Been to this area. At times it was lousey with hunters. You have to get way up in to get past the crowds. If you are hunting on foot this could be something to consider. In this country horses are the ticket.

    If you are after solitude and a western elk hunt you might want to consider somewhere else.
     
  9. shootinfool

    shootinfool Well-Known Member

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    The main problem with this area is all of the indian land nearby. Once all the hunters start pulling in and "scouting", the elk dont all move UP any mountains. The simply move over and down to the indian land that nobody can legally access. The area might be good for the first day, maybe even see some the second day, but it will be very hard hunting from then on out. The elk you see in this area after opening day will simply be moving through, out of other areas, to the indian lands. It is this way with alot of the vernal area. I know that this doesnt help alot but at least it is a heads up. Any other questions i would gladly offer an opinion.
     
  10. shootinfool

    shootinfool Well-Known Member

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    And BTW, if you see anybody in this area looking to hunt for the buck bull combo hunt...turn them in. This area is not part of the buck bull combo hunt area even though alot of people think it it. You will still see lots of other elk hunters in this area though. You will have to go quite a ways north of ice cave peak and a little ways to the west to get to the boundry of the buck bull combo hunt.
     
  11. RH300UM

    RH300UM Well-Known Member

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    shootinfool, you are correct about the buck bull boundray. Thanks for the correction.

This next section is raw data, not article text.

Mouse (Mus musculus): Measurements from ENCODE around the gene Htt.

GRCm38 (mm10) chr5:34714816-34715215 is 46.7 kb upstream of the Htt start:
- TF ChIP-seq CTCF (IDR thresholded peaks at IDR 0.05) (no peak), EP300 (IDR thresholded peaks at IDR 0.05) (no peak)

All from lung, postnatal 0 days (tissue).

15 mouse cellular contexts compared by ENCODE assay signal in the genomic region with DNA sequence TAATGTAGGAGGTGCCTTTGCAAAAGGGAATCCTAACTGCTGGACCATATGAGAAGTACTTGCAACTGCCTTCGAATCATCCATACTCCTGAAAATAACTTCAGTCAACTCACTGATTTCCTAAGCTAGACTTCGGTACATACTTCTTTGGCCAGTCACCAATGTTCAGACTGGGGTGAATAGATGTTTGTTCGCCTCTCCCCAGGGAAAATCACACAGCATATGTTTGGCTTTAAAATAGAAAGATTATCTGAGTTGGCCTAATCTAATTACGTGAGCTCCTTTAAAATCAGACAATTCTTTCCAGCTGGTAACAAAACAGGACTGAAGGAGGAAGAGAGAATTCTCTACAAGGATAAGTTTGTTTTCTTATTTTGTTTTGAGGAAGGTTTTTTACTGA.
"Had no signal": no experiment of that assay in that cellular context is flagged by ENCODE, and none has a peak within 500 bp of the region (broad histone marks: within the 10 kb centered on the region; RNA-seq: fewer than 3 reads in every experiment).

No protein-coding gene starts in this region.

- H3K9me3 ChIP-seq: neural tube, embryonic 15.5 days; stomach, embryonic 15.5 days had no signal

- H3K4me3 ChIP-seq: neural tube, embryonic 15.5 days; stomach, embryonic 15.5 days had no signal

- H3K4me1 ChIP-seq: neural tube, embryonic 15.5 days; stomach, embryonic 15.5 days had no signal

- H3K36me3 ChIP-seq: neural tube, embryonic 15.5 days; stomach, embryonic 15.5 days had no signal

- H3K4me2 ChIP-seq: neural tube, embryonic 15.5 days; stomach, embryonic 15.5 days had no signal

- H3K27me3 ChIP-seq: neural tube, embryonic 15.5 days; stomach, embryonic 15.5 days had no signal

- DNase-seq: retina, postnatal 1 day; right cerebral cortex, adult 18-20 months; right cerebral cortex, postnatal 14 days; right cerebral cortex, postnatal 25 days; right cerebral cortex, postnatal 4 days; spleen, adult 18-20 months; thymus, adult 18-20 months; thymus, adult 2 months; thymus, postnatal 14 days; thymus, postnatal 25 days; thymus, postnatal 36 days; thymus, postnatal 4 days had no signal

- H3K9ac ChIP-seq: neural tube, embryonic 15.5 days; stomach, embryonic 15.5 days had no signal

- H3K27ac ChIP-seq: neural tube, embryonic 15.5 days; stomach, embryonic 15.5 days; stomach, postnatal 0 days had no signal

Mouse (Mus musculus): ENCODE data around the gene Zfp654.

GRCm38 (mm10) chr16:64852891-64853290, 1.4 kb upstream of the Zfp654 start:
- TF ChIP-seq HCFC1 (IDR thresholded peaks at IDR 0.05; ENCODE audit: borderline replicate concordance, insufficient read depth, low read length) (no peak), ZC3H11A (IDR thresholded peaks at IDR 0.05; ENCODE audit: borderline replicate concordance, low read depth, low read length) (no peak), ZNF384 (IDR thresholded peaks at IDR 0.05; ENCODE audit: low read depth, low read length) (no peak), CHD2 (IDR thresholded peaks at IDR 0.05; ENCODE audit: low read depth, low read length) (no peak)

eyeballjr, I apoligize for the mistake.
     
  12. shootinfool

    shootinfool Well-Known Member

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    Rh300rum,

    That comment about the boundry wasn't
    a poke at you. You have no idea how many
    people I have come across that have tag in
    hand and don't know where they should be
    hunting. I have come across people that hunt
    elk in the south slope and then have gone out
    to grouse creek to hunt their deer. They think
    thatbecause it's a northern tag they can hunt the
    entire northern unit for deer and all the any bull
    units for elk. That's the only reason that I
    mentioned it.
     
  13. RH300UM

    RH300UM Well-Known Member

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    shootinfool

    No harm No foul:)
     
  14. eyeballjr

    eyeballjr Well-Known Member

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    Thanks for all of the advise it is really appreciated, in the area's i have been to in this part of the country, i have not seen a whole lot of hunters (probably due to the lack of elk lol) Seems like we would run into someone every couple of days. I am sure our group would be up for a change if anyone knows of a better place. My uncle came up with this place due to the availability of tags, cost ($475 i think) and drive time (most of us are coming from NE Oklahoma) which is about the limit for most of us.

    Once again thanks for all the comments, anyone else that wants to chime in please feel free to. I will be happy to see an elk, much less get a shot.